Bob and Wheel

Bob and Wheel
Type: Structure, Metrical Requirement, Rhyme Scheme Requirement, Appendages
Description: Rather than being a form that verse is actually written in, the Bob and Wheel often is found at the end of some other verse form as a tail.
The bob is anywhere from one accented syllable to a couple of feet long. It may be an enjambment from the last line of the verse it is appended to, or it may enjamb down into the wheel.
The wheel consists of four lines that are three verse feet long.
The rhyme scheme for the Bob and Wheel is “a baba.
The Bob and Wheel might appear indented from the rest of the verse that precedes it. In some cases, although not usually, the Bob and Wheel may be burden, in other words, repeated like a chorus.
Origin: English
Schematic: a baba
Rhythm/Stanza Length: 5
Line/Poem Length: 5

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My thanks to Charles Weatherford for his wonderful Poetrybase resource.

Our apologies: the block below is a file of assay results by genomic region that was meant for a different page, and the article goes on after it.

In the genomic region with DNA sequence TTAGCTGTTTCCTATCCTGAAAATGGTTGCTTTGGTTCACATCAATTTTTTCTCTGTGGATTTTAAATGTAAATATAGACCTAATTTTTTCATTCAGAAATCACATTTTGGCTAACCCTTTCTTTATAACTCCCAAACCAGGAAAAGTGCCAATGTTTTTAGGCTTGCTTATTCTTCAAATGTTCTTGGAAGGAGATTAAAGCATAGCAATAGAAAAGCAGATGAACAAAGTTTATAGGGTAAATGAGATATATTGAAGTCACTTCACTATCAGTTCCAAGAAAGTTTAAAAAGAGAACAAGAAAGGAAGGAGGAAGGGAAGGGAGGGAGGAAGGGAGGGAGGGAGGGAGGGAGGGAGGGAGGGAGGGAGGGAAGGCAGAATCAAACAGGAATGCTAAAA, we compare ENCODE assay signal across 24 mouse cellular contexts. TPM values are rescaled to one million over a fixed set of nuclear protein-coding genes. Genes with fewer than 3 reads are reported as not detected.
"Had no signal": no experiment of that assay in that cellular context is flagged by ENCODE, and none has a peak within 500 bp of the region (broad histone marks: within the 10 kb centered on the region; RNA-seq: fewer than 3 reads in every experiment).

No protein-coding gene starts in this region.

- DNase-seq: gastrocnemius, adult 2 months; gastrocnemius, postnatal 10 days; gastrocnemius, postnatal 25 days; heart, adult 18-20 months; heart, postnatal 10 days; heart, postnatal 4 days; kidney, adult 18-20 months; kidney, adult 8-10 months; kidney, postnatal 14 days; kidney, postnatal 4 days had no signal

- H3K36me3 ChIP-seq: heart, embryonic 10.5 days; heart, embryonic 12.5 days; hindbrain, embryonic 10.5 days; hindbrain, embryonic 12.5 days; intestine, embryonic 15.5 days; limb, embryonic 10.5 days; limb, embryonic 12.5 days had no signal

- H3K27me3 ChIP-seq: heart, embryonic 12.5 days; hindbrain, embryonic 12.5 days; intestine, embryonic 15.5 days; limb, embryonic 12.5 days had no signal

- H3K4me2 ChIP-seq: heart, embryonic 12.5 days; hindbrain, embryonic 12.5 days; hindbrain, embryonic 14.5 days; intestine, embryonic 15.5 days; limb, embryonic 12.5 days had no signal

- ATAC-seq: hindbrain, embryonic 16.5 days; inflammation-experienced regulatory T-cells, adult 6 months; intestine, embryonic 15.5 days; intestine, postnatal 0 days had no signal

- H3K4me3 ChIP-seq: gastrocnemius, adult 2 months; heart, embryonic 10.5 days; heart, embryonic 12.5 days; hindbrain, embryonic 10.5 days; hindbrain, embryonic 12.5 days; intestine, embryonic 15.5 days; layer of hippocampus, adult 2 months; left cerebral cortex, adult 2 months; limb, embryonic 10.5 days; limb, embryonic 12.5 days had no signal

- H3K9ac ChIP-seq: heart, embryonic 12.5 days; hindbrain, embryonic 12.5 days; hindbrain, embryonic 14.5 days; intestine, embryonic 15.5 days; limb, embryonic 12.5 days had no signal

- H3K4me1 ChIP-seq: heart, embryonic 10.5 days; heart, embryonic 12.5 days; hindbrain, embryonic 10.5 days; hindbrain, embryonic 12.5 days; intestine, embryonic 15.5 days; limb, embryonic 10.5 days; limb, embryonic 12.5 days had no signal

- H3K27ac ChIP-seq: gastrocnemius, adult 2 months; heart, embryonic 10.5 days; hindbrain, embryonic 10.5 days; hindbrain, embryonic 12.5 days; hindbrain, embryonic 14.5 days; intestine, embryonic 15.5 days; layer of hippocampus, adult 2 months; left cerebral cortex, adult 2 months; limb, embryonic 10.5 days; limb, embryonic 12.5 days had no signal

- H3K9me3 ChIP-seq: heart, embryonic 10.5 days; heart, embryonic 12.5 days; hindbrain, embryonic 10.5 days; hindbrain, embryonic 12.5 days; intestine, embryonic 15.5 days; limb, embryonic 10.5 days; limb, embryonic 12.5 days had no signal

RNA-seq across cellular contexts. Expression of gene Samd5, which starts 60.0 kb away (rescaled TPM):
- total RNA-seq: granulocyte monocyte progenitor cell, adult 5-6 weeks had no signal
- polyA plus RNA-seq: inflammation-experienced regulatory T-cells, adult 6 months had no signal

Bob and wheel is the common name for a metrical device most famously used by the Pearl Poet in Sir Gawain and the Green Knight. The feature is found mainly in Middle English and Middle Scots poetry, where the bob and wheel occur typically at the end of a stanza. The “bob” is a very short line, sometimes of only two syllables, followed by the “wheel,” longer lines with internal rhyme. There are at least forty known examples of bob and wheel use, but the origin of the form is obscure. It seems to predate the Pearl Poet. Bob and wheel is not used often in modern poetry.

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bob and wheel, in alliterative verse, a group of typically five rhymed lines following a section of unrhymed lines, often at the end of a strophe. The bob is the first line in the group and is shorter than the rest; the wheel is the quatrain that follows the bob.

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My example

They come
tracking evil men–
hear their spirits thrum.
Certain death. Amen!

This appended to my Poem: Retribution.
Evil will succumb.

See this appended to a poem: